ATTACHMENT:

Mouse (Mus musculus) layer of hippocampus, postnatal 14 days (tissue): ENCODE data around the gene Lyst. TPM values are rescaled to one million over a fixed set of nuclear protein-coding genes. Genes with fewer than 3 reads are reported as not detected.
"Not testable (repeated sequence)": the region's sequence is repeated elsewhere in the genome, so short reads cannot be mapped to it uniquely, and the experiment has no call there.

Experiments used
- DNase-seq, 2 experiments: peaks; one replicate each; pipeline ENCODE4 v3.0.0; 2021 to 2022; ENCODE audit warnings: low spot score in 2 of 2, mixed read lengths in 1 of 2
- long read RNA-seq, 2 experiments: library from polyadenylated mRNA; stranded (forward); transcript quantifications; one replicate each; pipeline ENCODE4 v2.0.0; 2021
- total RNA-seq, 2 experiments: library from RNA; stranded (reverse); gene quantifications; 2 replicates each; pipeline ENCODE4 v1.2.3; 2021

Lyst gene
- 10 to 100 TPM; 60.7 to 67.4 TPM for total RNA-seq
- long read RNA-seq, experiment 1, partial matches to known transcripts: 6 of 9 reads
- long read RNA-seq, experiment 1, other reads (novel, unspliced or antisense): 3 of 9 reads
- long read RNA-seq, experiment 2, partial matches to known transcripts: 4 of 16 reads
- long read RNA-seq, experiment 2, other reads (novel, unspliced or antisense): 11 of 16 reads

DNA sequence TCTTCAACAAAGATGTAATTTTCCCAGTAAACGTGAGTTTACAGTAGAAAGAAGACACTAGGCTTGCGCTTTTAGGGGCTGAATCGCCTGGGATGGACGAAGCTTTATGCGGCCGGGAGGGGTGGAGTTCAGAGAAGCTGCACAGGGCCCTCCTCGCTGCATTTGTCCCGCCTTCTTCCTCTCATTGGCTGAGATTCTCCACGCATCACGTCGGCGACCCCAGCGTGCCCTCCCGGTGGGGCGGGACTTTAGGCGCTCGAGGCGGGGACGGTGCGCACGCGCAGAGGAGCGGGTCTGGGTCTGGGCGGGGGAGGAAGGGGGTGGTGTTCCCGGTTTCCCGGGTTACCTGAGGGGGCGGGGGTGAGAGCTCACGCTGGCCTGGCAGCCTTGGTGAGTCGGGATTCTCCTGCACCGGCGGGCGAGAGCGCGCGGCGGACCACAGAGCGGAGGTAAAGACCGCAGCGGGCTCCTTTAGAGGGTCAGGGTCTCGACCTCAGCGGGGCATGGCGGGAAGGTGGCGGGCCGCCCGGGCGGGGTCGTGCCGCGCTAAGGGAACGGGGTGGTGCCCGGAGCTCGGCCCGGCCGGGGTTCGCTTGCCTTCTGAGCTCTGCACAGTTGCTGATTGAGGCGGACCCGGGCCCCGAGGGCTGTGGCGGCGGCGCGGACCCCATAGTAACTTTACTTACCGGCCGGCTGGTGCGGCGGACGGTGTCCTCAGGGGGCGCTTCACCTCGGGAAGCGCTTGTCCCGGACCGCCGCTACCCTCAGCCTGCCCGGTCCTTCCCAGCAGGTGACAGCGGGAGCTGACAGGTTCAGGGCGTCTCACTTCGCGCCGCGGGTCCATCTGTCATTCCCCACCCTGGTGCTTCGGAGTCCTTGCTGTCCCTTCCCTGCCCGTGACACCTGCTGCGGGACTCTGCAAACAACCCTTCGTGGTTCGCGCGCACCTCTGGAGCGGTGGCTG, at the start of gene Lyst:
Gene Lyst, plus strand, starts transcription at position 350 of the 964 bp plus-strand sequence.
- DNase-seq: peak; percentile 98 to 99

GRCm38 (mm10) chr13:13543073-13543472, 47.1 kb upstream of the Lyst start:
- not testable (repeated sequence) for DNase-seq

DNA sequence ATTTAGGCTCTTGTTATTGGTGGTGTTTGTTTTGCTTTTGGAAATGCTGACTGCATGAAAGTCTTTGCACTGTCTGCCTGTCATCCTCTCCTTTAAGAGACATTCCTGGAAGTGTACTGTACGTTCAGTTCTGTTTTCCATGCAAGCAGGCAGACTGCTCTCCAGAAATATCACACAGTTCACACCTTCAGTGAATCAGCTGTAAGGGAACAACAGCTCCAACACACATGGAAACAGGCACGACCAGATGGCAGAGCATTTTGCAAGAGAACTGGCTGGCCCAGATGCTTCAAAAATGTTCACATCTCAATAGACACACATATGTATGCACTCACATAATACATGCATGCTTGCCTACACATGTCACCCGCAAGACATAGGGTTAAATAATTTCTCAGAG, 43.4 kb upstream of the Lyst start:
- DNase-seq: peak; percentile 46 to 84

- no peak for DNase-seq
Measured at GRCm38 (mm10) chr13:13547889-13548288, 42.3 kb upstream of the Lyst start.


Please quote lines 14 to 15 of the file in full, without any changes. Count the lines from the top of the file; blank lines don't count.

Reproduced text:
Gene Lyst, plus strand, starts transcription at position 350 of the 964 bp plus-strand sequence.
- DNase-seq: peak; percentile 98 to 99